The Conch in Golding's "Lord of the Flies" Bears a Mythical Identity : Symbolic Stance of Authority, Civilization, Reason, Structure and Self-discipline.


Introduction: Generally, Conch, the shells of some species, is fashioned into trumpets for use in ceremonial music among certain religious and ethnic groups. For Example, Vishnu is depicted as holding a conch in one of his four hands. The conch in his hand is said to symbolize that from which all existence originates.  The conch in Lord of the Flies also bears a mythical identity with a symbolic stance of authority, of civilization, of respectability, order, intelligence, reason, and self-discipline. The conch Image shows Golding's delicacy of touch in his treatment of the myth in the story. His portrayal is most artistic. However, the study of conch follows several lines. Attention may be centered separately, with a view to understanding it thoroughly and training the mind studying in literary appreciation.

A sign of authority,of civilization and order: The conch shell in the story Lord of the Flies symbolizes the law and order of the old adult world which Piggy tries so desperately to protect. The conch is used as a sign of authority, of civilization and order which the boys are so used to obeying. The sound it makes is an assertion of it. The shell effectively governs the boys’ meetings, for the boy who holds the shell holds the right to speak. In this regard, the shell is more than a symbol—it is an actual vessel of political legitimacy and democratic power. When Roger destroys the conch, anarchy quickly ensues because any hope of strong, central leadership has been abandoned. The society collapses into chaos. Ralph and Piggy discover the conch shell on the beach at the start of the novel and use it to summon the boys together after the crash separates them. Ralph initially possessed it and became the leader. But the symbol of authority can not be asserted when there is no discipline or order in the society. Thus the controlling power of it is relatively supported by the order of the discipline. As the novel proceeds, jack and roger introduced the forces of chaos and disorder in the island and the authority of the conch became hoax. The conch was initially respected by all and when law and order broke down, the possession of the conch becomes a hallow authority without any teeth. The boulder that Roger rolls onto Piggy also crushes the conch shell, signifying the demise of the civilized instinct among almost all the boys on the island.
 
Structure: Again, the boys in the story decide to use the conch in order to create and stabilize some sort of structure within their savage surroundings - later on of course this fails because there is no ultimate power that steers them towards what was once considered "good". So without any sort of higher power or structure, a once civilized man may one day find himself covered in the skin of a savage or wild animal, stripped of good, commonly accepted morals.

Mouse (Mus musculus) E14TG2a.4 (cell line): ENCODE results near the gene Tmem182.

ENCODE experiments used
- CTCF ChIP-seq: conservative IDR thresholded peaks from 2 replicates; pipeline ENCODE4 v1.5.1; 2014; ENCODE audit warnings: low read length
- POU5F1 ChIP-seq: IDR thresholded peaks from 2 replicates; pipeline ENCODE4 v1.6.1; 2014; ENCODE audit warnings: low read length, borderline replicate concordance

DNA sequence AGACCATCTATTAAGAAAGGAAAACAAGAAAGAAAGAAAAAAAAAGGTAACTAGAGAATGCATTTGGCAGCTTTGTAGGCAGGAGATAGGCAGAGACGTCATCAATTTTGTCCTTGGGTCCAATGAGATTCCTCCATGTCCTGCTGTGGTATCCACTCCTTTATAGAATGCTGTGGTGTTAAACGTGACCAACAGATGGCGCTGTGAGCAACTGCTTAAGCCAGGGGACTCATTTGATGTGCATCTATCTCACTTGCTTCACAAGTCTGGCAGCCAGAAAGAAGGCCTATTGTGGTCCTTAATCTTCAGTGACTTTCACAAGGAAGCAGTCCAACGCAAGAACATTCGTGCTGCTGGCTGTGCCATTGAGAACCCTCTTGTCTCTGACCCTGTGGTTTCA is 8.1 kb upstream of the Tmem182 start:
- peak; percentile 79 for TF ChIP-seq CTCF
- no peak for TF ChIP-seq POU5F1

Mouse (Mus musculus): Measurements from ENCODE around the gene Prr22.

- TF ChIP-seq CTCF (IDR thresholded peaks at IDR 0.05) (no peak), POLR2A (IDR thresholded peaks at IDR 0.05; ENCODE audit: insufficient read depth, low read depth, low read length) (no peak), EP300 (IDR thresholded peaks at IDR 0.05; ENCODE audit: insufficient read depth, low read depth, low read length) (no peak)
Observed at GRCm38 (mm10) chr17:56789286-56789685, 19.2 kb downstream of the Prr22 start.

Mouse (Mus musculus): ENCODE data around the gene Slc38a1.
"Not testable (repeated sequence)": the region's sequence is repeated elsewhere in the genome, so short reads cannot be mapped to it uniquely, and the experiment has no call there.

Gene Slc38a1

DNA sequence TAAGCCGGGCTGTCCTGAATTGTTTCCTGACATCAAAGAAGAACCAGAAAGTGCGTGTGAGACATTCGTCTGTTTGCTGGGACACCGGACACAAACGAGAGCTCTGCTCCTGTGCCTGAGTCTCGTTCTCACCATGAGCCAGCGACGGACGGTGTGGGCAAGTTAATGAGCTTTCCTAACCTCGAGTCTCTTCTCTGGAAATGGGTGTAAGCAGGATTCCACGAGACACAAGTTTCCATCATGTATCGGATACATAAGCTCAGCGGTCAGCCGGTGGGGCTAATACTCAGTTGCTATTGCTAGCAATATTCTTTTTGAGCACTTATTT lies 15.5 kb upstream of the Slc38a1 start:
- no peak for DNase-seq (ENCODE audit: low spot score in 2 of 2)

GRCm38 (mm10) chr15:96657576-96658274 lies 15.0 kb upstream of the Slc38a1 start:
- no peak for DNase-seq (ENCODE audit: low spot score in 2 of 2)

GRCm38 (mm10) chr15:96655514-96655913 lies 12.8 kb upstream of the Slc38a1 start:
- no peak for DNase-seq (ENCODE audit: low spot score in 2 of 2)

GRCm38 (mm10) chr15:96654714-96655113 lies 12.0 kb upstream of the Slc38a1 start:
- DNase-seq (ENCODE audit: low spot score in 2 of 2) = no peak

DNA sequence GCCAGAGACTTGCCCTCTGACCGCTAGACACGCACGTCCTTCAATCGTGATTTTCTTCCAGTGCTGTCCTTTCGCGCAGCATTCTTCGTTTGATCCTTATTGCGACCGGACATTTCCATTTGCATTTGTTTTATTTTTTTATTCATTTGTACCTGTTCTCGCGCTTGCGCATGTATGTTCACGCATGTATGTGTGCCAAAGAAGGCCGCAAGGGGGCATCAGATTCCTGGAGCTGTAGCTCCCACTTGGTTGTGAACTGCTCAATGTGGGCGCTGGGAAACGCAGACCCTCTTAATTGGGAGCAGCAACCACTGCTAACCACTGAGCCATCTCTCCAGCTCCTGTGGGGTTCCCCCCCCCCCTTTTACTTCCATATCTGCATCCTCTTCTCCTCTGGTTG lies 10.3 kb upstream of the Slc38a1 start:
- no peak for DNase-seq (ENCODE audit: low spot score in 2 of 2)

Values of respectability, intelligence, reason, and self-discipline: The schoolboys in the island are tempted to turn away from the best part of them and obey the most violent, degraded aspects of their personalities. The Values of respectability, intelligence, reason, and self-discipline all are lost. Instead, Violence and degradation led them savage hunters. The climactic degradation is complete when the conch is crunched. It is not unfair to say that the conch is almost a divine conscience to them.

Conclusion: A certain amount of mythical interest has always attached to the conch in Lord of the Flies. With a continuous history stretching back into those dawn-days of history in which fancy loves to play, the mention of its name brings to our minds the vision of things beautiful and artistic, the memory of great deeds and days of chivalry. We seem almost to smell the fragrance of the rose-gardens of life, to hear the tale of war and of love, to see a journey from innocence to experience and to struggle for existence. There is no greater desideratum in Lord of the Flies than a complete and able account of the history of the children in the island, in which the connection between good and evil fully dealt with. Conch has proven those points elaborately. 

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An English Teacher;    M. A.(English) , D. Ed., B. Ed., UGC- NET Qualified

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